Tuesday, August 11, 2015

Book Review: The Black Pearl

Title: The Black Pearl

Author: Scott O'Dell

Publisher: Dell

Date: 1967


Length: 96 pages

Quote: “Everyone who lives in our town...has heard of the Manta Diablo...But...only two have really seen him. And of the two, only one is alive—I, Ramon Salazar.”

This adventure story is an historical fantasy about old Baja California. In the fishing town of La Paz, children are frightened into good behavior by tales of the “Manta Devil.” Most of the adults who invoke this fearsome creature don't know what a manta ray is, and embroider liberally on what it looks like and what it can do. Ramon was scared of the Manta Devil as a child, but became skeptical, as a teenager, because the monster was described in so many different ways.

At sixteen, Ramon is taken into the family pearl business, and when one of the fishermen who usually bring in pearls is ill, Ramon goes pearl-gathering. He learns that mantas are ordinary sea creatures, dangerous because of their size, but mostly willing to go their own way and ignore humans.

Nevertheless, in order to bring in the biggest pearl anybody has ever seen, Ramon will have to confront the biggest manta, and his superstitious fears of the creature's relationships with the Church and the Devil. And, just in case modern teenaged readers envy Ramon's opportunity to share in a grown-up adventure, we'll see why modern society shelters teenagers: although Ramon is still sixteen as he narrates the story, it's the kind of “how my buddy died” story older men tell.

La perla negra is also available in Spanish, as all good stories about Baja California should be, but my copy is the original English version. The narrative is terse enough to make bilingual reading easy for high school and adult readers. A few unusual words are used, but explained in the narrative.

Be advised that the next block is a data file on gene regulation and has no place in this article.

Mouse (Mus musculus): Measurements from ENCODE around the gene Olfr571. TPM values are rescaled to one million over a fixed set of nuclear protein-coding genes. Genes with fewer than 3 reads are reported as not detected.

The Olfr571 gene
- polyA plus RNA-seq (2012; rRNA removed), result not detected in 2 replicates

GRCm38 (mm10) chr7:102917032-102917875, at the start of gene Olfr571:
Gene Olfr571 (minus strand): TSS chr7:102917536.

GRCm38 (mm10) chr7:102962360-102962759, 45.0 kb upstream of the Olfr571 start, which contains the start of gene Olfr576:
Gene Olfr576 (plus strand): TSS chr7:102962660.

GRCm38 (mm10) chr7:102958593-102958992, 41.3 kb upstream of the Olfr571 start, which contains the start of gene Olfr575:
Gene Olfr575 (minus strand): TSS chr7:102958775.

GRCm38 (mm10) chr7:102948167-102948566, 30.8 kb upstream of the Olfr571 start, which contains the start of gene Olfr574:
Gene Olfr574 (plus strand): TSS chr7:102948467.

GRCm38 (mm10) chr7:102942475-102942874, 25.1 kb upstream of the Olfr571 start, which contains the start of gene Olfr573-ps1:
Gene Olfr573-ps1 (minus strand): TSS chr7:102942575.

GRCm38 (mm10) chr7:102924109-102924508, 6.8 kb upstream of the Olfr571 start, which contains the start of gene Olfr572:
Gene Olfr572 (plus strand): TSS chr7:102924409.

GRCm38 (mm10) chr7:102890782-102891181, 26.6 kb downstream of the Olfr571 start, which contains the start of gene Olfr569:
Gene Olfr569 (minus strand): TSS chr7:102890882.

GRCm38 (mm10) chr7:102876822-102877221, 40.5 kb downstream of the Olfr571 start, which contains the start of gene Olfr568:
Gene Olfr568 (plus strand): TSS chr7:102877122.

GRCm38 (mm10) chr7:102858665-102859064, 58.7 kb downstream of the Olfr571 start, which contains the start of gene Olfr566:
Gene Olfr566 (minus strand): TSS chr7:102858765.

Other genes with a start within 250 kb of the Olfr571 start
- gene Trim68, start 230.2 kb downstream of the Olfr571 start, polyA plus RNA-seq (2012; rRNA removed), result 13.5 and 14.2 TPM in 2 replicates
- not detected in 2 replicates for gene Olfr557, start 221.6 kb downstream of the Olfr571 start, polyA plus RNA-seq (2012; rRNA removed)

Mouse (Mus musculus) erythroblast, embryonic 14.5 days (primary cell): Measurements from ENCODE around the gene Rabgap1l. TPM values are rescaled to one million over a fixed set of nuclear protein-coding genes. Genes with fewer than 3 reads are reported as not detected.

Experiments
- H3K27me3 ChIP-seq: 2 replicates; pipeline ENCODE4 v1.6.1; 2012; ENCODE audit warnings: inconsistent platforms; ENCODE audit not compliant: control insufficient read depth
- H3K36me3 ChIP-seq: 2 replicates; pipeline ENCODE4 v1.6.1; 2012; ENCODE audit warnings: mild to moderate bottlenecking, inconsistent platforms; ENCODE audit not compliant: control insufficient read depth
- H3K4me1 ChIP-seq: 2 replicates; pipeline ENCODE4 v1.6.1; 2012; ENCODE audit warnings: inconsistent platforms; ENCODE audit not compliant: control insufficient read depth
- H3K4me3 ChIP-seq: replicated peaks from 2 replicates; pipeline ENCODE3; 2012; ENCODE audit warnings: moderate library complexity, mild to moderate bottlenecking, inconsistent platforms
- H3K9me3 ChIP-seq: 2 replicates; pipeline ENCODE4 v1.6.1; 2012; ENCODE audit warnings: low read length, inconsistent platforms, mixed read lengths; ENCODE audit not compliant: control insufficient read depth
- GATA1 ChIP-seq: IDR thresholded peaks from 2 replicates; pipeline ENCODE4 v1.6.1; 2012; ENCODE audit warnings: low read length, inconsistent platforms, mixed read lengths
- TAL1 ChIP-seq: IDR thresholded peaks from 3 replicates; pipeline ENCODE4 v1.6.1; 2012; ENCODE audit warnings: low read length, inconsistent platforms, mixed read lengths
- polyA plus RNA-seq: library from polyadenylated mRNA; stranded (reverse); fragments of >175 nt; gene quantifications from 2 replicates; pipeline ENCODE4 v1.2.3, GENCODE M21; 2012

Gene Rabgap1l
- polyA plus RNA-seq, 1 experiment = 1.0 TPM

Fair disclosure: Maybe it's because I didn't enjoy the time I spent in California as a child, but I have never really got into any of Scott O'Dell's books. But that's just me. The Black Pearl was a Newbery Honor book and won several other awards. Lots of people think this was one of the best thousand, maybe even the best hundred, novels about teenagers written in the twentieth century. You might agree with them.

Scott O'Dell no longer needs a dollar. Nevertheless, as regular readers know, our standard price is $5 per book + $5 per package for shipping (if you want the Spanish edition too, both books shipped together would add up to $15). It's a small, slim book and would fit into a package with more than one Fair Trade Book (to see some of those, scroll down; to see all of them, click on the "label" "a fair trade book" when it appears). Payments may be sent to either address at the bottom of the screen.